Broadening the international seed treaty
Improving cassava in Malawi
The international seed treaty, as it is more commonly known, establishes a mechanism known as the multilateral system of access and benefit sharing. This system aims to facilitate access to plant genetic resources, to compensate farmers and local communities, and to help mobilise resources that contribute to food security and sustainable agricultural development.
At present, the Treaty is restricted to 35 food crops and 29 'forages' species (plants used for feeding animals), out of about 150 crops that are important to global food security and some 10,000 forages species of immense value to farmers for food and agriculture. The former group of crops make up part of the large ex situ collections held in centres belonging to the Consultative Group on International Agricultural Research (CGIAR), and offer substantial advantage over crops that are excluded from the Multilateral System.
Four aspects of this arrangement deserve comment. Firstly, crops covered by the multilateral system will be made available to breeders and private companies only in exchange for royalties/compensation. This money will be used to conserve and develop plant genetic resources for sustainable agriculture in developing countries.
However, plant genetic resources outside the Treaty would not have restricted access, depriving farmers who have bred them over many years from any return on their efforts. This is at a time when these scarce but essential resources are under threat of extinction, and the need for their conservation and development poses major challenges to the world's agricultural and environmental communities.
Secondly, recipients of the protected genetic resources will be prevented from claiming intellectual property rights (IPR) — including their components — "in the form received".
This new type of IPR arrangement not only respects the contribution made by farming communities, but also provides an incentive to improve food and feed crops, which will stimulate business interest and investment in food and agro-based industry.
The threat, however, is that a handful of breeders and private companies could place legal claims on crops excluded from the multilateral system and held in the CGIAR centres, as well as being available both in situ and ex situ in different parts of the world.
Thirdly, access to crops covered by the multilateral system will only be allowed for research and breeding, and prohibited for application to chemical, pharmaceutical and other non-food industrial uses. Although this will prevent further misappropriation of genetic resources covered by the system it will, at the same time, open new opportunities for the private sector to exploit the potential of crops that are excluded from the system.
Finally, efforts will be made to improve the access to information and the transfer of technology for improved forms of crops/products covered under the multilateral system between developed and developing countries.
The treaty will therefore offer help in developing concessional and preferential terms and conditions of access to such resources, to smooth technology transfer to developing and least developed countries. This kind of mechanism is certainly urgently needed, and could be usefully extended to other plant genetic resources.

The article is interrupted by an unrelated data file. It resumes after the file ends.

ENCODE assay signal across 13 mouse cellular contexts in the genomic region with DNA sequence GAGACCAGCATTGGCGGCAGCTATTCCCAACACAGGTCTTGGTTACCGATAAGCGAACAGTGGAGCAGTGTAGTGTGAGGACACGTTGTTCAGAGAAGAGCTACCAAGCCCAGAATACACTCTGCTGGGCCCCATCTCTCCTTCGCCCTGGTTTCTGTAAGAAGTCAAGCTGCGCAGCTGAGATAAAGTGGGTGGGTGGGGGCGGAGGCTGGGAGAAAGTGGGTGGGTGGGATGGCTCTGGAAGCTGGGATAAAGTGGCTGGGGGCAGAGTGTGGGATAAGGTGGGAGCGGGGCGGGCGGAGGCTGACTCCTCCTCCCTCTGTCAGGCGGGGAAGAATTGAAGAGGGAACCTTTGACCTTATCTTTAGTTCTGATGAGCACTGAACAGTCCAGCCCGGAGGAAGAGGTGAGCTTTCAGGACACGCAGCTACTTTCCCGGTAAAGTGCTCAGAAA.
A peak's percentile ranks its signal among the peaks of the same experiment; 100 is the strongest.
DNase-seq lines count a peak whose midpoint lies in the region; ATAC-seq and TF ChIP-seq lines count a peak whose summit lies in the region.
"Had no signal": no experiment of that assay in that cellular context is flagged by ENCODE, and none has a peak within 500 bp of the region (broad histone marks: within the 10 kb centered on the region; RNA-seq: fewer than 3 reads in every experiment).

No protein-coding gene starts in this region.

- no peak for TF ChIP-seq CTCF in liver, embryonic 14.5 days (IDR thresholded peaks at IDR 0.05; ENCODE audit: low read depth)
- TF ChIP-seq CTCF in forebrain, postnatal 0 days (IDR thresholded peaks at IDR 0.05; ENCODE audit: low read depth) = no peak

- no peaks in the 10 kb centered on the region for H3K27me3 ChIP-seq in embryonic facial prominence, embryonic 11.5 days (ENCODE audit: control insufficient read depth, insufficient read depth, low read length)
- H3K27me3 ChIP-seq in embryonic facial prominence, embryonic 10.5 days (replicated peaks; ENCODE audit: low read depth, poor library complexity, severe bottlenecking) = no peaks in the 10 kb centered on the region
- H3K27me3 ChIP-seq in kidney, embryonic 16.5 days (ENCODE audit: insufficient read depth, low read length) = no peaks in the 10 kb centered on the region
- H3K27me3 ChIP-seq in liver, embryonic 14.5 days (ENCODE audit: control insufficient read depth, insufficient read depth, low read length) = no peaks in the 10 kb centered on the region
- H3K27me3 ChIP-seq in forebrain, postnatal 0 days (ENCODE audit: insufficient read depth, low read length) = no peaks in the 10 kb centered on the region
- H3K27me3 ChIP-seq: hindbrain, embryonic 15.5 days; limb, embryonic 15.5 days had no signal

Given the above factors, the scope and coverage of the seed treaty should be revised to promote for the identification, collection, documentation and conservation of undescribed and unidentified plant genetic resources that are currently excluded from the multilateral system.
In addition, the Treaty should help to limit claims to legal rights on plant genetic resources in their natural form that are excluded from the multilateral system. For example, legally binding provisions on topics such as material transfer agreements and prior informed consent, which require breeders and private companies to disclose the geographical origin of material used in developing improved and new products, would promote the wider usage of all plant genetic resources, while at the same time reducing their unauthorised use and ‘biopiracy’.
Finally, the mandatory provisions of benefit-sharing to farming communities for the use of plant genetic resources should be extended. At a first glance, expansion of the multilateral system to all ex situ and in situ plant genera, landraces and wild relatives, might be seen to increase opportunities for breeders and private companies to obtain legal rights on the derivatives and/or products derived from these genetic resources.
Interestingly, however, this arrangement would actually prevent breeders and private companies from claiming exclusive legal rights on all naturally occurring plant genetic resources — as has already happened in cases such as Indian turmeric and basmati rice.
At the same time, this new form of intellectual property arrangement would ensure that the economic returns from legally protected derivatives and/or products would provide an equitable return to farming and local communities.
Therefore, while considering the ratification of the new international seed treaty, developing countries should be encouraged to demand special provisions to expand the coverage and scope of the Treaty along the lines proposed above, in order to improve food security and promote sustainable agricultural development.
© SciDev.Net 2002
The author is a fellow at the Indian National Institute of Science, Technology and Development Studies (NISTADS), and is grateful to Rajesh Kochhar, director of NISTADS and Nita Dilawar for their continuous support and encouragement.
Text of the International Treaty on Plant Genetic Resources for Food and Agriculture
Commission on Genetic Resource for Food and Agriculture
World Food Summit: Five Years Later
Photo credit: FAO